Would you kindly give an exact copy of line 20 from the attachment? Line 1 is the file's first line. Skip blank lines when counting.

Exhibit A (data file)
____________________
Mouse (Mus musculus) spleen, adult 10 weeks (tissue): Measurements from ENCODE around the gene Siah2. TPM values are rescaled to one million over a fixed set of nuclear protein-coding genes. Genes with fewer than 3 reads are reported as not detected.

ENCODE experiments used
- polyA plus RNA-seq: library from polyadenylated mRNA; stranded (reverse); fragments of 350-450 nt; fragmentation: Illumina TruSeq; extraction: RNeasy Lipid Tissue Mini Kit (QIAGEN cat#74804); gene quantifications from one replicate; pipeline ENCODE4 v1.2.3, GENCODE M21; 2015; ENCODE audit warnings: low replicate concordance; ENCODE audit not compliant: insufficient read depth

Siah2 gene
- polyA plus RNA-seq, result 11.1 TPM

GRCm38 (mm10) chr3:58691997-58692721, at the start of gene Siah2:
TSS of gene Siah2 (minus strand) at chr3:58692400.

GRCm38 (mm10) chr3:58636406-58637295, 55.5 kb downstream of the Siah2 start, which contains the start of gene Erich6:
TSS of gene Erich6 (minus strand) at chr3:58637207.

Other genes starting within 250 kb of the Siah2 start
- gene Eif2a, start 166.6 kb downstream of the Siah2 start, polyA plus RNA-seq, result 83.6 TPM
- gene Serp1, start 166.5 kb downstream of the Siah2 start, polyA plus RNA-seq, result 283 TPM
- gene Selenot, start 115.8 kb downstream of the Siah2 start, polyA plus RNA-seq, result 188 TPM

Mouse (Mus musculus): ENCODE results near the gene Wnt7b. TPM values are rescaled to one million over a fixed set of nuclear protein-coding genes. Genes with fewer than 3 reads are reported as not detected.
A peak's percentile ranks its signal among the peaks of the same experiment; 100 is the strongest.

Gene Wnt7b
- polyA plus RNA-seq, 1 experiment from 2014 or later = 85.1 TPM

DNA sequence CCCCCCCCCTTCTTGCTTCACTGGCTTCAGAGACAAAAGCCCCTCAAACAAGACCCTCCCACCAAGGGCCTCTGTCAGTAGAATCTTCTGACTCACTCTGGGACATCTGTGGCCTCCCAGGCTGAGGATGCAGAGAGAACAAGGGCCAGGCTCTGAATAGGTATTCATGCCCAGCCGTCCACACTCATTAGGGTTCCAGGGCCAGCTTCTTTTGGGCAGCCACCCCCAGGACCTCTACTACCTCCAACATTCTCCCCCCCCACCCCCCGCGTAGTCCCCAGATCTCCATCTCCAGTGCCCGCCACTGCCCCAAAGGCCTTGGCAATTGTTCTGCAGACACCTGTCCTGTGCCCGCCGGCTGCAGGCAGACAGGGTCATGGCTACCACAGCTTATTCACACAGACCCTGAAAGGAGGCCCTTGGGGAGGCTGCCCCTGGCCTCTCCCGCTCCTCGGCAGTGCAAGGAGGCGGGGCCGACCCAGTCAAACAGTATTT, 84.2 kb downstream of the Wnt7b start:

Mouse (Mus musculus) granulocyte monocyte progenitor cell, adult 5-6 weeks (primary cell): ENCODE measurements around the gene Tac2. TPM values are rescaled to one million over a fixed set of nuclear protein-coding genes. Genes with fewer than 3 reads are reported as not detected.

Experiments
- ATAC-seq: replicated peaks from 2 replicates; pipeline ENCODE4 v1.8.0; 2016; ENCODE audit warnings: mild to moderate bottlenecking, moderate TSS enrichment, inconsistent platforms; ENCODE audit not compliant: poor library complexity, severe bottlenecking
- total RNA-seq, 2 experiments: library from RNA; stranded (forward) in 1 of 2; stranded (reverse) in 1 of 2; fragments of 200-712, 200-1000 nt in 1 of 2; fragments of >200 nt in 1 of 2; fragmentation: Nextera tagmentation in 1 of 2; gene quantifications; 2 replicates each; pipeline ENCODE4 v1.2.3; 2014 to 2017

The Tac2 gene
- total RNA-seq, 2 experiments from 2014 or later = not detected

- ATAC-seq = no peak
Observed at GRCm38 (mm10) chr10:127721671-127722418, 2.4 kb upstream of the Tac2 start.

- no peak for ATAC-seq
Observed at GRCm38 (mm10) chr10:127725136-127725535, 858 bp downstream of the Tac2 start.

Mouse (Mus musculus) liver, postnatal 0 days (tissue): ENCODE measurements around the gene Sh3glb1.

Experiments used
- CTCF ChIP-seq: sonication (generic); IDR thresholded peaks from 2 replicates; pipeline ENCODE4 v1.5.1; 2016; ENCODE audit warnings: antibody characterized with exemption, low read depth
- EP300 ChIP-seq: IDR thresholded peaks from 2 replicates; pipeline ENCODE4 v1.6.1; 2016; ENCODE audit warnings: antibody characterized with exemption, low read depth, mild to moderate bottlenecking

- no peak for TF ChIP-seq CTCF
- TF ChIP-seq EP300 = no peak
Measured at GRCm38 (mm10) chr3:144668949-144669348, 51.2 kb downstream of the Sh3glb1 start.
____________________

Experiments